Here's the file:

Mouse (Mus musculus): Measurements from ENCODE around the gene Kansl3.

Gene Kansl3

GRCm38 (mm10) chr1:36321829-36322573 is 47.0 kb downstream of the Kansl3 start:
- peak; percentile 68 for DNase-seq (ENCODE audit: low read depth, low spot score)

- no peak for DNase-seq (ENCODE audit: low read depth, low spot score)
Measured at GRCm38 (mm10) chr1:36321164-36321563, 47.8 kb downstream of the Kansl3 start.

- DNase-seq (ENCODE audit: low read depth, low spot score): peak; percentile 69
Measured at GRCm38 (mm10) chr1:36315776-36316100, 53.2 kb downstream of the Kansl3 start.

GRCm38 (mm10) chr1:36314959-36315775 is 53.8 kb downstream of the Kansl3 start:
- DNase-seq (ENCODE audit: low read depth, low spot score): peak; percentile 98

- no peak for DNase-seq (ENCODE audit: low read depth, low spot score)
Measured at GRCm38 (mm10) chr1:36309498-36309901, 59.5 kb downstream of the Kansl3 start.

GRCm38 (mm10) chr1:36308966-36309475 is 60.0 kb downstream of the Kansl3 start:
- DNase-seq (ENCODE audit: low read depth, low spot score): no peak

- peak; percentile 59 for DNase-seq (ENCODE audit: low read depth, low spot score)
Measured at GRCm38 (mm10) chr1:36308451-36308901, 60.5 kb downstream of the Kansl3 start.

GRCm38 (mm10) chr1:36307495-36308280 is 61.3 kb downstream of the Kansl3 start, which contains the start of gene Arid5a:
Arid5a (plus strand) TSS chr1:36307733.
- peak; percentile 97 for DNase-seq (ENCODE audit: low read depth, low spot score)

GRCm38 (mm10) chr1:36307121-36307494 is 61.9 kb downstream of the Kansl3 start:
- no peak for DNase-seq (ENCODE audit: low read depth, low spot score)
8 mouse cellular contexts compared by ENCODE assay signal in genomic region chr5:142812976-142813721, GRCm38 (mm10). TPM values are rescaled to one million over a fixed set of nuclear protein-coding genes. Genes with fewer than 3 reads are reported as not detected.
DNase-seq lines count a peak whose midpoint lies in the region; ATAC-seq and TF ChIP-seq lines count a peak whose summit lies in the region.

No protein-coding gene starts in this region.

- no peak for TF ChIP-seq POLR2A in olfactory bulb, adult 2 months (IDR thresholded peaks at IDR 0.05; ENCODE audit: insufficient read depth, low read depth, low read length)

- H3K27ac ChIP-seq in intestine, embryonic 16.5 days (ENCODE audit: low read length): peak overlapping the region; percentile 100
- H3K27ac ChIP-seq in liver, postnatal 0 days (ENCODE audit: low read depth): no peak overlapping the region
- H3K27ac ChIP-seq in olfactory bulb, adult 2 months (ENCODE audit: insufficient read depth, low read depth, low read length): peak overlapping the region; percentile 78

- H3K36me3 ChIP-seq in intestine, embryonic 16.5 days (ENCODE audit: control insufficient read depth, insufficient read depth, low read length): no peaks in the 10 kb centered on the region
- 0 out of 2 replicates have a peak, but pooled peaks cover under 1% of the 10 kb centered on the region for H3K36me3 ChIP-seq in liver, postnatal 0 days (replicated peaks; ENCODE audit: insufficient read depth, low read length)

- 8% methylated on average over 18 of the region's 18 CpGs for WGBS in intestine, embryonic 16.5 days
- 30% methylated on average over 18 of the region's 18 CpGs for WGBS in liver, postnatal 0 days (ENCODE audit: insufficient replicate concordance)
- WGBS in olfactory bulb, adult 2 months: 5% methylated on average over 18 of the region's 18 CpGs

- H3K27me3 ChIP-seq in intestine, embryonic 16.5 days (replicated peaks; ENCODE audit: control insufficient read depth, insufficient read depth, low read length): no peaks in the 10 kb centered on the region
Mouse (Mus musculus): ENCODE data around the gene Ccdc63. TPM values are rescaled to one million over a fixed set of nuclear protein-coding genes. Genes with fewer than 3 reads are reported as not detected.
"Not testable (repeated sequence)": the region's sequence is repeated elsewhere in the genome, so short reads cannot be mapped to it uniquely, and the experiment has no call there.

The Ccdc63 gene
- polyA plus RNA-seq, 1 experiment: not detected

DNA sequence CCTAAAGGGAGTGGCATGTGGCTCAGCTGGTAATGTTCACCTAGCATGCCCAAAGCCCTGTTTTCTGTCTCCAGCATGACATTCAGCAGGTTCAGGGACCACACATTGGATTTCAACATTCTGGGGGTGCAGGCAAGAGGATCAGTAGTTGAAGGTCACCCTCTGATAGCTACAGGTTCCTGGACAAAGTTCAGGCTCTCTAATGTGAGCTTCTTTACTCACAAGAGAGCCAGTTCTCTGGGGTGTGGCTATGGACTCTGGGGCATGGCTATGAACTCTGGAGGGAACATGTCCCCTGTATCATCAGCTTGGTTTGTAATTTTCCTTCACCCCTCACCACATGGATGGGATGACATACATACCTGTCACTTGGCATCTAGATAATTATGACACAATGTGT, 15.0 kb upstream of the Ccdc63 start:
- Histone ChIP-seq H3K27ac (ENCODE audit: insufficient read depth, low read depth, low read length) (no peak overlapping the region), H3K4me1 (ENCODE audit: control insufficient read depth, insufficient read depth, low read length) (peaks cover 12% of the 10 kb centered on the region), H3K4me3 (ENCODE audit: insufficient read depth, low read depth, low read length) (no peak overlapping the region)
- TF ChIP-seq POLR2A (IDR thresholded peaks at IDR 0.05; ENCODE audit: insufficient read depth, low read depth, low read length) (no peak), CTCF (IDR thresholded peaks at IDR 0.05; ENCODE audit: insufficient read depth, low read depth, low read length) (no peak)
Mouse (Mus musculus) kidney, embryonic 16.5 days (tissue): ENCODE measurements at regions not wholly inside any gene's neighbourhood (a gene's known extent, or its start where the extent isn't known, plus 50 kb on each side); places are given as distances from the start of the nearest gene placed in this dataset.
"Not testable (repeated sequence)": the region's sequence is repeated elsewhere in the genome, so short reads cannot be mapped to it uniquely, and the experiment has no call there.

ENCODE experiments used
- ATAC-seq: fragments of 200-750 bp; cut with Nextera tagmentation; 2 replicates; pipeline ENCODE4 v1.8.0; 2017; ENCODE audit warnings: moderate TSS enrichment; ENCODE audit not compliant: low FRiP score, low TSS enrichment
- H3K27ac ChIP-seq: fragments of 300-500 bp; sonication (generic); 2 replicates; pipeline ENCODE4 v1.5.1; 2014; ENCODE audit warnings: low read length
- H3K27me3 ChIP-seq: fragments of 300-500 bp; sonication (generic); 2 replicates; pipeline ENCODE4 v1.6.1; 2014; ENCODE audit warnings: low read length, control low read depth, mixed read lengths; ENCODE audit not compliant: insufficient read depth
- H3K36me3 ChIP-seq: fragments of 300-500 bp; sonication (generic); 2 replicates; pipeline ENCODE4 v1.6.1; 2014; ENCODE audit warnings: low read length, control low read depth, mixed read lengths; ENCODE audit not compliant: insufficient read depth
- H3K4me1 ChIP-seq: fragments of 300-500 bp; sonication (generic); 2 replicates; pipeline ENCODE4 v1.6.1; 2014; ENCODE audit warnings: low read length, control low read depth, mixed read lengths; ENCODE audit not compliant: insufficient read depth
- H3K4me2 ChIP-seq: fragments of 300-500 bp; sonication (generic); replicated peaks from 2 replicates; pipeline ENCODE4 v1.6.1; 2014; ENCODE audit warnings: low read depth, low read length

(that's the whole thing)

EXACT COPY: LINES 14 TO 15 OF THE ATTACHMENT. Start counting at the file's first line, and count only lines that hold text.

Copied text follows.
- DNase-seq (ENCODE audit: low read depth, low spot score): no peak

- peak; percentile 59 for DNase-seq (ENCODE audit: low read depth, low spot score)